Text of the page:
The microelectronics 100 may be installed onto the slider 102 using a variety of microelectronic fabrication techniques. For example, a substrate material 116 (e.g., a silicon wafer) may be attached to the slider 102 that is well adapted to accept the various microelectronic components. Often the microelectronics 100 are deposited onto the substrate 116 using one or more thin films. The thin films may be patterned to give the layers distinctive features or form openings in the layers. The thin films may also include the dielectric material 118 to separate the microelectronic components. Further, the thin films may also be etched to remove some undesirable portions of the thin films or the substrate 116. Still further, the thin films and/or substrate may be further modified using processes including, but not limited to doping (using thermal diffusion and/or ion implantation), micro-cutting/micro-fabrication, chemical-mechanical planarization, wafer cleaning or other surface preparation, and wire bonding.

In an embodiment where the microelectronic components 110 are manufactured using deposition, a dielectric material 118 is first deposited on the substrate 116. The dielectric material 118 is typically a non-conductive material that serves to bond the microelectronics 100 to the substrate 116 and/or anchor the microelectronics 100 within the dielectric material 118. The dielectric material 118 may also fill gaps between various microelectronic components and also may encompass the microelectronics 100 to protect the microelectronics 100 from damage from an external environment (e.g., physical impact, contaminants, and oxidation). Moving in the x-direction, the first reader shield 110 is deposited on the dielectric material 118. The reader 106 is deposited on the first reader shield 110 and the second reader shield 112 is deposited on the reader 106. The reader shields 110, 112 serve to electrically and/or magnetically isolate the reader 106 from other components of the microelectronics 100 (e.g., the writer 108).

Still moving in the x-direction, the second return pole 114 is deposited with a layer of dielectric material 118 separating the second reader shield 112 from the second return pole 114. The writer 108 and the first return pole 104 are then deposited with layers of dielectric material 118 in between each of the writer 108 and return poles 104, 114. Magnetic flux flows from the writer 108 to a magnetic media in close proximity to the writer 108 and back through one or both of the return poles 104, 114 in order to write bits of data to the magnetic media. The dielectric material 118 covers the first return pole 104 and seals the microelectronics 100 from the external environment. The dielectric material 118 may comprise one material for all areas of the microelectronics 100 or it may comprise different materials for layers of dielectric material 118 adjacent the substrate, between the microelectronic components, and/or sealing the microelectronics 100 from the external environment.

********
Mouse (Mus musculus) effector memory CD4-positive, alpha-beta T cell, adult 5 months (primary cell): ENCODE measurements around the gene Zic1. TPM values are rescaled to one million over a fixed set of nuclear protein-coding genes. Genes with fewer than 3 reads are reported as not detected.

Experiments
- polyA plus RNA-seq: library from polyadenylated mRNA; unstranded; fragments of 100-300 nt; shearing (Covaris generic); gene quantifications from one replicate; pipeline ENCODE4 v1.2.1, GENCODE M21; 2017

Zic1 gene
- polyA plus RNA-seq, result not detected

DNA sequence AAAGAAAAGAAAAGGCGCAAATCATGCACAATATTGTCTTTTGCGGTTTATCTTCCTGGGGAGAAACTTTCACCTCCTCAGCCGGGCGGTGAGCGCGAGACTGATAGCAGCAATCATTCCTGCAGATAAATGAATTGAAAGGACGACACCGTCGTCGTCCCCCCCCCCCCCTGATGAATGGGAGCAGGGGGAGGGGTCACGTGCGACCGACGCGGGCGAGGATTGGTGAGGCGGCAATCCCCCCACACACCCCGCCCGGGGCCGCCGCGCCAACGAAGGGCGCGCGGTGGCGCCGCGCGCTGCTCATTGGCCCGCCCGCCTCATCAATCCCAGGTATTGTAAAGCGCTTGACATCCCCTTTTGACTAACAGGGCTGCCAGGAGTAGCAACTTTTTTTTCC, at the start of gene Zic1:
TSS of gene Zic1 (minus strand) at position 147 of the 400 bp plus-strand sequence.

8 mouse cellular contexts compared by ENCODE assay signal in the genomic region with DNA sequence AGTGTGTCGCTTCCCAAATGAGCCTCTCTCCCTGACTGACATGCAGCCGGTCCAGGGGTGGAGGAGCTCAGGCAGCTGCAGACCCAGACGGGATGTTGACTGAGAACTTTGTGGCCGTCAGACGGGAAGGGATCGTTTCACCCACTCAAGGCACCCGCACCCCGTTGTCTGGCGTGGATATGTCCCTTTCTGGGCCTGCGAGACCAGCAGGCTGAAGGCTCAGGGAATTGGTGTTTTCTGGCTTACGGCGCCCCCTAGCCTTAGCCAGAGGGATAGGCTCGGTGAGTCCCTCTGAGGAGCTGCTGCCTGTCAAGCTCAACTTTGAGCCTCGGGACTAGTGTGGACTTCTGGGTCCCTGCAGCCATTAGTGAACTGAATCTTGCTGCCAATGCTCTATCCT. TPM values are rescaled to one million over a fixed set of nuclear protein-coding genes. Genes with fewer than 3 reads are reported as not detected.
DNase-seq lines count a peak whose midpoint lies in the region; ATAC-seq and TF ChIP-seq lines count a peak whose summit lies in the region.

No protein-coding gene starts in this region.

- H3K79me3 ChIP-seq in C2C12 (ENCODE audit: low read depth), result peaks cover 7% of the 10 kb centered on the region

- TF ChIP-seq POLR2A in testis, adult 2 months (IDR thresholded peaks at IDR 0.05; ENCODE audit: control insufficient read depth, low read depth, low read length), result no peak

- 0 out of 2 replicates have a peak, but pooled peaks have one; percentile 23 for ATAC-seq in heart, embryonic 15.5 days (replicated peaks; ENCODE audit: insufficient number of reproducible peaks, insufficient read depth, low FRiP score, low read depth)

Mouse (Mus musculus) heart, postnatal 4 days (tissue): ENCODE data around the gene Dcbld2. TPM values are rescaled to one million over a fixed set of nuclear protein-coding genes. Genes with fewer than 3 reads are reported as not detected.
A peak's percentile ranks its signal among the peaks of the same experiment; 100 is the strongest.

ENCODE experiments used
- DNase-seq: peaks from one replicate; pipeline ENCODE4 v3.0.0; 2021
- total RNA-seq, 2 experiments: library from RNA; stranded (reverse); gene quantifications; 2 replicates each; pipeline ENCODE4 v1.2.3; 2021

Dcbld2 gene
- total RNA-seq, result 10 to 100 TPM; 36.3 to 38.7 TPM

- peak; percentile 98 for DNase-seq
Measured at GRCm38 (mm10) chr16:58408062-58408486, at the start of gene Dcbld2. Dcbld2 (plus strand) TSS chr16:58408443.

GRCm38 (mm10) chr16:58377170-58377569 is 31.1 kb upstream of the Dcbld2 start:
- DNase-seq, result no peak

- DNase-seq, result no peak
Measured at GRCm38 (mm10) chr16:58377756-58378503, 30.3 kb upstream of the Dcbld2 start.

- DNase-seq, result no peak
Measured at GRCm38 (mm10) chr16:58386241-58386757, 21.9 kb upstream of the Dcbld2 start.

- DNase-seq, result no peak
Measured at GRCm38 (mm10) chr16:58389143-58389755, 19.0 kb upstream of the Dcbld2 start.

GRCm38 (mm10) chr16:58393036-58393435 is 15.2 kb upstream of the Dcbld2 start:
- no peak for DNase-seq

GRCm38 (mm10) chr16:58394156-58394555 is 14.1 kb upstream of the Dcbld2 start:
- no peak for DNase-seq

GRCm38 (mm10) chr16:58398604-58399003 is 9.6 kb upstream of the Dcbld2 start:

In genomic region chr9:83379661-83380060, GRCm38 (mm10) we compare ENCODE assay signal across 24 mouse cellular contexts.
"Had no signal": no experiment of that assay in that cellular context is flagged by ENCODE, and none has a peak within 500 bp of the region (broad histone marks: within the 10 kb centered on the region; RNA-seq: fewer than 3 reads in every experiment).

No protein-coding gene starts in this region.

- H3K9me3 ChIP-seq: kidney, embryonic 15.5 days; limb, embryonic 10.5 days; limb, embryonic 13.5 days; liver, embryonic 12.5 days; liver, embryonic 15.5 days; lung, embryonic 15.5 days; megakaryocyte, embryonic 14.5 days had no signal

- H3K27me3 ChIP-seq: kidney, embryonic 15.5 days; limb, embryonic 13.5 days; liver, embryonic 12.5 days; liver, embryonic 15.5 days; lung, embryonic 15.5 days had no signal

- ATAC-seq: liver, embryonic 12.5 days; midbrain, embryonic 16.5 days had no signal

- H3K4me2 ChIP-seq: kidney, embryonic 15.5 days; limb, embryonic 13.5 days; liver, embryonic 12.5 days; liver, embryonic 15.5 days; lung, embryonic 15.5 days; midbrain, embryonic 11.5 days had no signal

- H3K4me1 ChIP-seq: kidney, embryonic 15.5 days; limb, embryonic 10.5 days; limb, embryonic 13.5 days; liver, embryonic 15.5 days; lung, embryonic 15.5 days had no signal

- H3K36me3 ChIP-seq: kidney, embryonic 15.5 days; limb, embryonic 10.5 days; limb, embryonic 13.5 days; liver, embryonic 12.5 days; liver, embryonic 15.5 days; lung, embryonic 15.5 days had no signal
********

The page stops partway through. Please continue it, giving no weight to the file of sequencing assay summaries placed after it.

The microelectronic components (e.g., the reader 106, writer 108, reader shields 110, 112, and/or return poles 104, 114) detect and/or pass the magnetic flux to and from the magnetic media. As a result, the microelectronic components often comprise a metal with known magnetic properties. However, transducer head overcoats are more durable when deposited over harder materials (e.g., ceramics). More specifically, wear resistance of a thin coating on a substrate is impacted by the mechanical properties of both the substrate and the coating because elastic stress fields of contact with a foreign body (e.g., a magnetic media) extend through the coating and into the substrate. Thus, a contact response is a composite response of both the substrate and the coating. To investigate this phenomenon, two tests are performed; a pin-on-disk reciprocating ball test and a nanoindentation wear box test.

The pin-on-disk reciprocating ball test involves sliding a steel ball-bearing coated with amorphous carbon across two coupons; the first coupon having a silicon substrate coated with a deposited metal (e.g., NiFe) and a diamond-like carbon film and the second coupon having a Al2O3—TiC substrate coated with a ceramic material (e.g., alumina) and a diamond-like carbon film. In one example embodiment of the pin-on-disk reciprocating ball test, the steel ball is 9.5 millimeters in diameter, the contact force between the steel ball and the coupons is measured at several increments between 20 millinewtons and 500 millinewtons, and the steel ball is moves across the coupons at 8 millimeters per second for 3 minutes per contact force increment. Further, in this example embodiment, the deposited metal material is a 400 Angstroms thick sputtered permalloy and the ceramic material is a 3 micrometer thick sputtered alumina. Still further, in this example embodiment, the permalloy and the alumina have similar Young's moduli, however, the alumina has an approximately 50% higher hardness than the permalloy. Additionally, in this example embodiment, the alumina is relatively brittle with a high yield stress and thus more susceptible to fracture when subjected to indenture testing than the permalloy, which is relatively ductile with a lower yield stress than the alumina.